$1Trillion in TV Ads but Still Unknown to Millions
Byline: ANN LESLIE
TONIGHT, I fear for the mental health of Austin's 1.3million Mexican freetail bats which, for some reason known only to their twittering selves, dwell beneath the rain-drenched bridge near my hotel, close by the Texas State Capitol where Governor George W. Bush may become the 43rd President of the United States.
As usual, these 1.3million bats will emerge at 6.10pm tonight, 50 minutes before the polls close. (I know this because the local paper publishes, on the same page as its weather pages, a Bat Watching notice and the Bat Hotline number).
Austin's famous bats will go about their nightly business, but will find that night has suddenly been abolished, and that their usual habitat has been invaded by 1,500 media folk and 10,000 hysterically joyful, or hysterically grief-stricken, Bush fans when the election results come in.
Bat-wise, tonight in Austin is not going to be good news.
Of the five presidential elections I've covered, this is the most bizarre: it's neck and neck between two men of whom a quarter of all 18 to 24-year-old Americans have never heard - despite $1trillion spent on TV ads alone.
(In one marginal state, Pennsylvania, 200 political ads - of varying degrees of skill and/or mendacity - are being pumped out each day).
The challenger is a man who some believe is an affable nincompoop (George W., son of former President George Bush).
A reformed drunk, whose favourite film of all time is Austin Powers, whose chosen hobby is playing video golf and a man who many believe will bring the entire world to rack and ruin simply through laziness, affection for big business interests (who've kept him from bankruptcy several times in his hopeless business career) and, of course, his legendary fragile attention span.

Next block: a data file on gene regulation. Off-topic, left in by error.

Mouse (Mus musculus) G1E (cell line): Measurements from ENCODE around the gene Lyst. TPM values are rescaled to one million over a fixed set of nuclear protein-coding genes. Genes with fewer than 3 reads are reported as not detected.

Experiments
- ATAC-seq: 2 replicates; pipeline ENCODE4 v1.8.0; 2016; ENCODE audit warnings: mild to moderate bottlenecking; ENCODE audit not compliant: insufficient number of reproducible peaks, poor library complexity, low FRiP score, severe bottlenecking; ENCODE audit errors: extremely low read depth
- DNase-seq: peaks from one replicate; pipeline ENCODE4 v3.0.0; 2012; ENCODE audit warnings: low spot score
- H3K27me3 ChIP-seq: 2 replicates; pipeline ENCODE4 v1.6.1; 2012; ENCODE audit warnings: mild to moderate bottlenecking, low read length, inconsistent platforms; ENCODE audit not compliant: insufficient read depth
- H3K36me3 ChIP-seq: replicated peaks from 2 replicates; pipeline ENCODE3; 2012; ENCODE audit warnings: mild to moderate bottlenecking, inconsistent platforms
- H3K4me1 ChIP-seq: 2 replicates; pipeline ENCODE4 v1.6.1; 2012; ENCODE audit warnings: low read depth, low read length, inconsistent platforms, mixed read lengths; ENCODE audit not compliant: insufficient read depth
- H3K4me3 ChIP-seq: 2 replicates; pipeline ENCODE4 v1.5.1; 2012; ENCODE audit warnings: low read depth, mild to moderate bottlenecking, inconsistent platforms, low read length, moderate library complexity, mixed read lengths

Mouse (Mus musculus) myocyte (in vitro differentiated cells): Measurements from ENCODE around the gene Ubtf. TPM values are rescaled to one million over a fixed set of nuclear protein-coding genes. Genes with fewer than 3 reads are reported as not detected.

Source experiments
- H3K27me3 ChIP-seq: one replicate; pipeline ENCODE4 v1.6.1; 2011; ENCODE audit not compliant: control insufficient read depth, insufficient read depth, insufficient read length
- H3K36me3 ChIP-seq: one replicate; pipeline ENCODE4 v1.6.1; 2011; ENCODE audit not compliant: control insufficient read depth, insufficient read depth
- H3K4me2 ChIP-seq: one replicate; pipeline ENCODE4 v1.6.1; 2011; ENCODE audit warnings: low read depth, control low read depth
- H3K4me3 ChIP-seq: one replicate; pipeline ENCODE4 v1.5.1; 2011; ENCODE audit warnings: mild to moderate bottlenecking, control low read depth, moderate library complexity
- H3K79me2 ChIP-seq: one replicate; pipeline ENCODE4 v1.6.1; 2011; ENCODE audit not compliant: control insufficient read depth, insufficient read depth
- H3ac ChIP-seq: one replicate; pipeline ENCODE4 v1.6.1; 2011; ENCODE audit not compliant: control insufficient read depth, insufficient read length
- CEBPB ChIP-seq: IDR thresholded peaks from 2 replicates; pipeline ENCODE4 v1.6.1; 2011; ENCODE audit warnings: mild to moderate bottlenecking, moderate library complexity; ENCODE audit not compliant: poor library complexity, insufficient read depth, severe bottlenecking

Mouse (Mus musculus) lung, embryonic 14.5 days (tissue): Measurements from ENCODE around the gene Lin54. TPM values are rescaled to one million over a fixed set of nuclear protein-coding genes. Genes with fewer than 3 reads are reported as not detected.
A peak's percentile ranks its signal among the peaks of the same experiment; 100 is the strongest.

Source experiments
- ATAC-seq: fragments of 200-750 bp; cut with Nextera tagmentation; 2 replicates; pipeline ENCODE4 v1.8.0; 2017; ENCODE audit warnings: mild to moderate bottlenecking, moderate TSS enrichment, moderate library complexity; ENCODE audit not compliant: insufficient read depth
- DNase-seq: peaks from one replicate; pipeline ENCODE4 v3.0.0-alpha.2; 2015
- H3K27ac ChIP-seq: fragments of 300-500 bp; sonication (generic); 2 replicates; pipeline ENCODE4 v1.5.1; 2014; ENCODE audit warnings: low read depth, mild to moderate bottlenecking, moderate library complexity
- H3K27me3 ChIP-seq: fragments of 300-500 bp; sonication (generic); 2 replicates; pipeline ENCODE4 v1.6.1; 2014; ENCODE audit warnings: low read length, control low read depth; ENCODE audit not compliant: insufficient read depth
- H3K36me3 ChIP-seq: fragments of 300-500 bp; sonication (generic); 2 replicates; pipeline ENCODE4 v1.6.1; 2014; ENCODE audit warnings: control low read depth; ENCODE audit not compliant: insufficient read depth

I interviewed him at some length on his campaign plane, was bowled over by his charm and felt that I wanted him as a neighbour - he'd lend you his lawn mower, fix your barbecue for you any time - but, er, as leader of the free world?
I, like most Americans, am still deeply unsure.
BUT then I happen to believe that Ronald Reagan, who shared Bush's fruit-fly attention span, and his lack of intellectual curiosity, turned out to be - despite the jeers - one of the greatest presidents of the past century.
The other candidate is, of course, Vice-President Al Gore, who should have won easily, but who is struggling to stay in the race.
If he loses, people will blame him for being 'out of touch with the American people' despite his endless, somewhat embarrassing, attempts to reinvent himself for every audience.
I've watched him with black church congregations, when he's become Preacher Al. But he has a tin ear for black antiphonal responses and tends to bray on through the cheers and the 'Amens': he has no sense of oratorical rhythm, and I kept sensing disappointment in his audience.
How unlike Bill Clinton, whom the Nobel prize-winning author Toni Morrison once called 'the first black president' (an accolade which the old fraud stated, with a quivering lip and a quiveringly 'sincere' smile, he would always value over any Nobel Prize).
With farmers, Gore is Farmer Al, talking turnips with the best of 'em; with nerds he's internet Al; with tree-huggers he's the Tree-Hugger-in-Chief (he's desperate to stop the austere environmentalist Ralph Nader of the Green Party nicking valuable votes in northern tree-hugging marginal states).
Gore is everything to everyone, and therefore nothing much to anyone.
Every time he tries to prove he's not too-clever-by-half he puts his foot in it.
Asked why he loves The Beatles, he replied earnestly: 'Because of that incredible Gestalt they had.' Gestalt is not a word that resonates powerfully with Joe Six-Pack in the trailer-parks. Nor do his somewhat baffling references to the German philosopher Nietzsche. …